Mahwah, Neighbors To Urge State And Federal Government To Prevent Ramapo Flooding
Impending de-snagging project along the Ramapo one of the many short and long-term solutions discussed
After about two hours of discussing their town’s respective flooding problems, representatives from six municipalities along the Ramapo River left a ‘Mahwah Flood Conference’ Friday morning armed with a commitment to make a regional move to alleviate flooding in the area.
Mahwah’s mayor, town council president, engineer, OEM managers, environmental commission members and residents met with representatives from Oakland, Sloatsburg, Tuxedo, Fairfield and Pequannock with the goal of finding a joint way to work toward flood relief. Each left the meeting with a sample resolution requesting county, state and federal assistance to “reduce the flooding of properties” along the Ramapo.
Mahwah Mayor Bill Laforet said he hopes all of the towns present pass the resolution. “There is a problem here that were are all experiencing,” he said. “We need to connect the dots and all work together to fix this. We need to make some noise.”
The general consensus among those at the meeting was that there are two separate initiatives that need to be started: a short-term fix, and a long-term fix.
“You can approach this from an immediate aspect,” township engineer Mike Kelly said. “That can be handled by municipalities. But, you need to keep in mind the long-term projects.” According to Kelly, addressing the problem over the entire river would likely take a decade or two, and be a multi-billion dollar federal project.
Regional representatives at the meeting – Mahwah resident and Bergen County Freeholder Rob Hermansen, State Assemblywoman Holly Schepisi, and a representative from State Assemblyman Robert Schroeder’s office – were advocating for the towns to move forward with both short and long-term solutions. The three indicated the cooperation between the towns along the river and the NJDEP and NY Department of Environmental Conservation would be necessary.
“The way you get anything done is by numbers,” Hermansen said. “You need to get everybody saying the same thing, and the state and the federal government will start to listen.” The freeholder, who represents two towns along the Ramapo, Mahwah and Oakland, said he feels that “the fastest way to get aid is through the federal government, because there are two states involved here.”
According to Kelly, getting both NJ and NY to agree to anti-flooding projects has been a historical problem, partially because of bureaucratic issues. Lisa Yakomin, a representative from Schroeder’s office, said a recently passed bill that will form a bi-state river commission will help coordinate future projects that depend on the cooperation of both states.
NJDEP engineer Charles Defendorf said the state agency is also “making it easier to get permits to do these kinds of things.” He said the NJDEP has noticed a need to make it easier for towns to prevent flooding, and “things like that should help.”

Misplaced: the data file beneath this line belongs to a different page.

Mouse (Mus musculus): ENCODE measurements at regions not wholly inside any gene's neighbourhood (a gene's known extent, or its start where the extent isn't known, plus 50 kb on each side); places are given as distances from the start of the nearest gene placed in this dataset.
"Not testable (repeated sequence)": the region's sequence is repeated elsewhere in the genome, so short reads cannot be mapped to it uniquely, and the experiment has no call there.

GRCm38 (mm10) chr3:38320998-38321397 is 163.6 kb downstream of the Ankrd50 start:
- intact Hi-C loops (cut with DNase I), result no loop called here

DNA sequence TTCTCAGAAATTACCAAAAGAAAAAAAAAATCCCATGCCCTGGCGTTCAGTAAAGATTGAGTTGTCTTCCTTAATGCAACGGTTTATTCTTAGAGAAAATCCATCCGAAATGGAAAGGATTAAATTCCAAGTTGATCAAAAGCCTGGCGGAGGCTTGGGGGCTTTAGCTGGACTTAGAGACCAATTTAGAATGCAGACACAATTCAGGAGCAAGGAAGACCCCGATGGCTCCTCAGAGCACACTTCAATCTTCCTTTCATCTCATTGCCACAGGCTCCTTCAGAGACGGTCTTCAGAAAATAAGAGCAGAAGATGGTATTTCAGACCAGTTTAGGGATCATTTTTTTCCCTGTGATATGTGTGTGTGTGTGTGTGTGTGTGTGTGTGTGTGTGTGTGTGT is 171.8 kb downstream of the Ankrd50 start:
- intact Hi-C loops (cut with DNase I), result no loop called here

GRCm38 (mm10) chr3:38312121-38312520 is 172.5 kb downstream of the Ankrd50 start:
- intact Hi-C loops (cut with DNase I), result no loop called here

Officials at Friday’s meeting expressed multiple times that flood mitigation projects cannot be done on an insular basis. “We need to make sure that something in Mahwah doesn’t negatively affect Oakland, and something in Oakland doesn’t hurt the towns further down the river,” Roy Bauberger of Oakland’s OEM team said.
Mahwah’s Town Council President John Spiech said coordinating anti-flooding efforts “may not be as easy as it sounds,” because different locations experience different types of flooding issues. “But what we don’t need is another study. We’ve had lots of those, what we need here is some action.”
In Mahwah, Laforet said an impending project will de-snag the portion of the Ramapo River that goes from Winter’s Pond to Route 202. Professionals at the meeting said de-snagging projects, which clear snags and debris from the river, would not stop major floods, but should help alleviate flooding during low-accumulation rain events.
According to Laforet, part of the NJDEP permit to dredge Winter’s Pond, which was completed at the end of last year, included a permit to de-snag that portion of the river. But, the permit expires this September. “[The expiration] is kind of a blessing in disguise,” he said. “It gives us a window of opportunity that we need to get this done in.” He said the plans for the project are in place, and the township’s administration is currently working to appropriate funding for it.
Chris Howard of Mahwah’s OEM department said an idea presented by Yakomin was “encouraging.” She said some Department of Homeland Security money may be allocated to Mahwah to help a flooding issue that essentially traps certain residents in their homes. Peggy Bost, a representative of the Deerhaven Association, explained that as often as four or five times a year, she and all of her neighbors “can’t get out until the flood waters go down. That used to happen once every five years,” she said.
Resident George Ervin, who said he “just has a few things left to finish” on his Catherine Ave. home that was flooded during Hurricane Irene, said he thinks the meeting was “a start. I hope more comes from it.”
Mahwah’s town council will consider the flooding resolution presented at this conference at a future meeting.